Civil unions are officially underway in the Garden State, my much maligned but I would go to war to save her home state. The more I think about the nature of rights, the more I think that Justice Scalia is off his rocker. Controversies like same-sex marriage are exactly the sort of thing that courts should be deciding. Justice Scalia recently debated a Justice of the Supreme Court of Canada on the matter of original intent, living constitutions, and the role of the judiciary. Consider this assertion by Justice Scalia:
This notion simply encourages judges to make anti-democratic decisions that extend rights to questionable groups such as bigamists and pederasts, he said.
Judge Scalia said back in the days when the United States was a true democracy, citizens changed the Constitution if a consensus developed around adding or eliminating a human right. “What democracy means is that the majority rules,” he said. “If you don't believe that, you don't believe in democracy.”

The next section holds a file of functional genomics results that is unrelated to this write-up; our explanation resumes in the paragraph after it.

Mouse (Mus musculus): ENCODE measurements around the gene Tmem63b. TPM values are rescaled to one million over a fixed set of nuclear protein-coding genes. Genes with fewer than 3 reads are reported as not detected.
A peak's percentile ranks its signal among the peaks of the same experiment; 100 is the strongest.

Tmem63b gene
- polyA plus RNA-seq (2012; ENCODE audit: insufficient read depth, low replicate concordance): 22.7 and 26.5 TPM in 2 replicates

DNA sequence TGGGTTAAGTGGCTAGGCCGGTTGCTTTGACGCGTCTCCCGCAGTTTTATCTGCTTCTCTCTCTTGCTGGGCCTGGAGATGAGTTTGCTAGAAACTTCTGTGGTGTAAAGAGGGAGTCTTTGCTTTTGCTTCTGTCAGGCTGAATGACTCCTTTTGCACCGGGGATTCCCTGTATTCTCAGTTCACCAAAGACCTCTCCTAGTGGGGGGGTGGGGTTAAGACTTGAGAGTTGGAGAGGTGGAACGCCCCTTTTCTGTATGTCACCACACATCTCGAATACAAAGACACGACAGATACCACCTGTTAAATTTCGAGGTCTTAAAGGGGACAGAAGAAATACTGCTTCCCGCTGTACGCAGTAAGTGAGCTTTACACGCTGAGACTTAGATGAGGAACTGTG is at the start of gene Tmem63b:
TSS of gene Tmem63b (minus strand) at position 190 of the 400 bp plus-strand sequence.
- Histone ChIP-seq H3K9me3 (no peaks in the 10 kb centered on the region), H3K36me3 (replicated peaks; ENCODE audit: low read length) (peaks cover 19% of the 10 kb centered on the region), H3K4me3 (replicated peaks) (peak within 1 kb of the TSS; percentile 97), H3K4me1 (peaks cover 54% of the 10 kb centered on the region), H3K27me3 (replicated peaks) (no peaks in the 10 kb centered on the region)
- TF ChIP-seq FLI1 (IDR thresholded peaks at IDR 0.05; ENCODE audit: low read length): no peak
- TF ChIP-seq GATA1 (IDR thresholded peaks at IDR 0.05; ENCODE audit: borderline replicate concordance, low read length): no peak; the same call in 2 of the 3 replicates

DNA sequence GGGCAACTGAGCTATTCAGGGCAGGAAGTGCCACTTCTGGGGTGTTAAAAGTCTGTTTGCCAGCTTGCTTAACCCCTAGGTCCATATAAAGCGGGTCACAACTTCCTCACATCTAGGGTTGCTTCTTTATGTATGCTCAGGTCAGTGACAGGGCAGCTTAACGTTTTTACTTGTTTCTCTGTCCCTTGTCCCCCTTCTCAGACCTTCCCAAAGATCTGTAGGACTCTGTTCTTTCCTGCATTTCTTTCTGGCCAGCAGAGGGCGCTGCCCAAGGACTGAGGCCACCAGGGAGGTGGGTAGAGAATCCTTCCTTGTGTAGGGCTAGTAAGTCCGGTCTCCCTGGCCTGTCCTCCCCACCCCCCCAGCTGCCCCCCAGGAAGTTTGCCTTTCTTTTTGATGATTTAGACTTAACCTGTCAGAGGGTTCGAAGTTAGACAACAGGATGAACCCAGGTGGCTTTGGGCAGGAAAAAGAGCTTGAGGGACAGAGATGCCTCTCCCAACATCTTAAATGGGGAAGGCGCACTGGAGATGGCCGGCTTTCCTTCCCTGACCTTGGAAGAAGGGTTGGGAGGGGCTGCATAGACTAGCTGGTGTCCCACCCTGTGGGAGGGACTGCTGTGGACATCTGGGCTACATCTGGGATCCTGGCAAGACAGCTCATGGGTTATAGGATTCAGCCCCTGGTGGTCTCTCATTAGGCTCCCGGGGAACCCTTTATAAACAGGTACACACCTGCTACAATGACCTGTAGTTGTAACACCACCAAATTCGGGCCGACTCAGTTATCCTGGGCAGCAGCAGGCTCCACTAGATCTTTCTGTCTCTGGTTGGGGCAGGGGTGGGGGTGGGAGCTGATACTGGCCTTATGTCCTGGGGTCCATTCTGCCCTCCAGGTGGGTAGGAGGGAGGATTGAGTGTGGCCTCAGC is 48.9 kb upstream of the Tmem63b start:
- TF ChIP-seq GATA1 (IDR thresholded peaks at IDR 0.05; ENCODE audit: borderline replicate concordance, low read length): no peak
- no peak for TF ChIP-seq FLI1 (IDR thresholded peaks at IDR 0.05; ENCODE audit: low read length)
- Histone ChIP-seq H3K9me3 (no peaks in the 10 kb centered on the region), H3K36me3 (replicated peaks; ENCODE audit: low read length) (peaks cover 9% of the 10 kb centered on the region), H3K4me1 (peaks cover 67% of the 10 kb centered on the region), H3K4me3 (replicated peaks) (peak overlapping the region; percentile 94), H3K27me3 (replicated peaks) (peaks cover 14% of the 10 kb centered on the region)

But Mr. Justice, equal protection of the law is the majoritarian principle, duly ratified by three-fourths of the States. Doesn't it behoove the alleged democratic majority to ratify and clarify the (in this case) non-meaning of equal protection? I admit that this argument is simplistic at best, and a borderline red-herring at worst, but equal protection of the law remains the democratcially adopted law of the land.
NOTE: I started to write one thing, then crossed it out and went a different way. Hence the reason that the title doesn't quite match the rest of the post.